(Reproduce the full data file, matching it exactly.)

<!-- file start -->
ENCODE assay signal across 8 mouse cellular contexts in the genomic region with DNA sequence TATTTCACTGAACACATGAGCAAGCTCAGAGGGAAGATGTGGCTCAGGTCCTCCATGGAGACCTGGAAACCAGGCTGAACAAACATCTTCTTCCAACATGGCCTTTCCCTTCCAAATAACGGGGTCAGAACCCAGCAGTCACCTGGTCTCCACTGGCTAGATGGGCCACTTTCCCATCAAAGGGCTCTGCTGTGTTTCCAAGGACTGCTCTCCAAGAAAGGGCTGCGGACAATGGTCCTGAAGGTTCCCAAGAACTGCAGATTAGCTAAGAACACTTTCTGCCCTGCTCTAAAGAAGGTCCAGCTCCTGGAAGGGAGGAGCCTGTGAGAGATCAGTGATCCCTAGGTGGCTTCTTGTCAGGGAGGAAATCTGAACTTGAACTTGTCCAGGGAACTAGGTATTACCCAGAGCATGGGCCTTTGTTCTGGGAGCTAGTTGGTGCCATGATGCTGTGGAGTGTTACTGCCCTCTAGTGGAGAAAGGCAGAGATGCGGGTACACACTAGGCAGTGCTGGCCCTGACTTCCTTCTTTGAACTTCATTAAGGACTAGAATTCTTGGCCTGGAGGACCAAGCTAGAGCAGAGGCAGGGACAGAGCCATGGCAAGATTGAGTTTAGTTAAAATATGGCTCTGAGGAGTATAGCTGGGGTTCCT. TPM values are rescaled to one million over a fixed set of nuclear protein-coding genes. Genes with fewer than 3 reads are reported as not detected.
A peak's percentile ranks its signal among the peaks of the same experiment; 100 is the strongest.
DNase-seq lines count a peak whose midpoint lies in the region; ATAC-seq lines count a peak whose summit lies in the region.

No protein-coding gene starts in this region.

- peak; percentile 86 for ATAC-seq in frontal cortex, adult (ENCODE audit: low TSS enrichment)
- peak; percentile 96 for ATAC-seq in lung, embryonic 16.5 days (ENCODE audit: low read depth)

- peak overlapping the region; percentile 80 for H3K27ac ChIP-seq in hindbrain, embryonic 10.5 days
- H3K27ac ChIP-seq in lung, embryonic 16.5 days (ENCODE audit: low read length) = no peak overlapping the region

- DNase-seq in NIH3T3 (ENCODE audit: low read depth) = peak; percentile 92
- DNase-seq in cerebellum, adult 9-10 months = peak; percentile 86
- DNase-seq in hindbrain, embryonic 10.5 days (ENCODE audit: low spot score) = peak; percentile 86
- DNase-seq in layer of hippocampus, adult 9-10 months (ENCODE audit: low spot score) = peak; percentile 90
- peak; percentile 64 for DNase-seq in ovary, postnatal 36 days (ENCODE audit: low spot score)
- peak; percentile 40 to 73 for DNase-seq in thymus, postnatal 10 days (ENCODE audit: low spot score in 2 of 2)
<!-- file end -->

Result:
ENCODE assay signal across 8 mouse cellular contexts in the genomic region with DNA sequence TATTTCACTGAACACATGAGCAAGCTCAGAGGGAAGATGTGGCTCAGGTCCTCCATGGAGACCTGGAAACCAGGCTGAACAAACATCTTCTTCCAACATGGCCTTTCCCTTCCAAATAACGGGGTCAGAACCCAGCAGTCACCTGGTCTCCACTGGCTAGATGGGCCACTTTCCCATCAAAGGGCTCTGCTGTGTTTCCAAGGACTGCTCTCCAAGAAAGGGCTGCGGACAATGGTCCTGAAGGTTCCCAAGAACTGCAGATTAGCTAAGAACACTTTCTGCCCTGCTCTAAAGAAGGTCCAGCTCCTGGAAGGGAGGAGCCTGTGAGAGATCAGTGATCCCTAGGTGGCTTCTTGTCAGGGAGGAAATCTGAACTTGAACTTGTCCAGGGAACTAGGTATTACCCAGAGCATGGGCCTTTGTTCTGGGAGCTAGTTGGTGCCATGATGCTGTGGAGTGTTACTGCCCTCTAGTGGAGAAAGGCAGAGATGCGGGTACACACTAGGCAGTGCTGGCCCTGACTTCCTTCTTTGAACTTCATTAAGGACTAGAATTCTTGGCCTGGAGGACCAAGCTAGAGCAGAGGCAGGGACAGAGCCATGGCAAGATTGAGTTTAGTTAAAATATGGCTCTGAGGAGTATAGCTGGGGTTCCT. TPM values are rescaled to one million over a fixed set of nuclear protein-coding genes. Genes with fewer than 3 reads are reported as not detected.
A peak's percentile ranks its signal among the peaks of the same experiment; 100 is the strongest.
DNase-seq lines count a peak whose midpoint lies in the region; ATAC-seq lines count a peak whose summit lies in the region.

No protein-coding gene starts in this region.

- peak; percentile 86 for ATAC-seq in frontal cortex, adult (ENCODE audit: low TSS enrichment)
- peak; percentile 96 for ATAC-seq in lung, embryonic 16.5 days (ENCODE audit: low read depth)

- peak overlapping the region; percentile 80 for H3K27ac ChIP-seq in hindbrain, embryonic 10.5 days
- H3K27ac ChIP-seq in lung, embryonic 16.5 days (ENCODE audit: low read length) = no peak overlapping the region

- DNase-seq in NIH3T3 (ENCODE audit: low read depth) = peak; percentile 92
- DNase-seq in cerebellum, adult 9-10 months = peak; percentile 86
- DNase-seq in hindbrain, embryonic 10.5 days (ENCODE audit: low spot score) = peak; percentile 86
- DNase-seq in layer of hippocampus, adult 9-10 months (ENCODE audit: low spot score) = peak; percentile 90
- peak; percentile 64 for DNase-seq in ovary, postnatal 36 days (ENCODE audit: low spot score)
- peak; percentile 40 to 73 for DNase-seq in thymus, postnatal 10 days (ENCODE audit: low spot score in 2 of 2)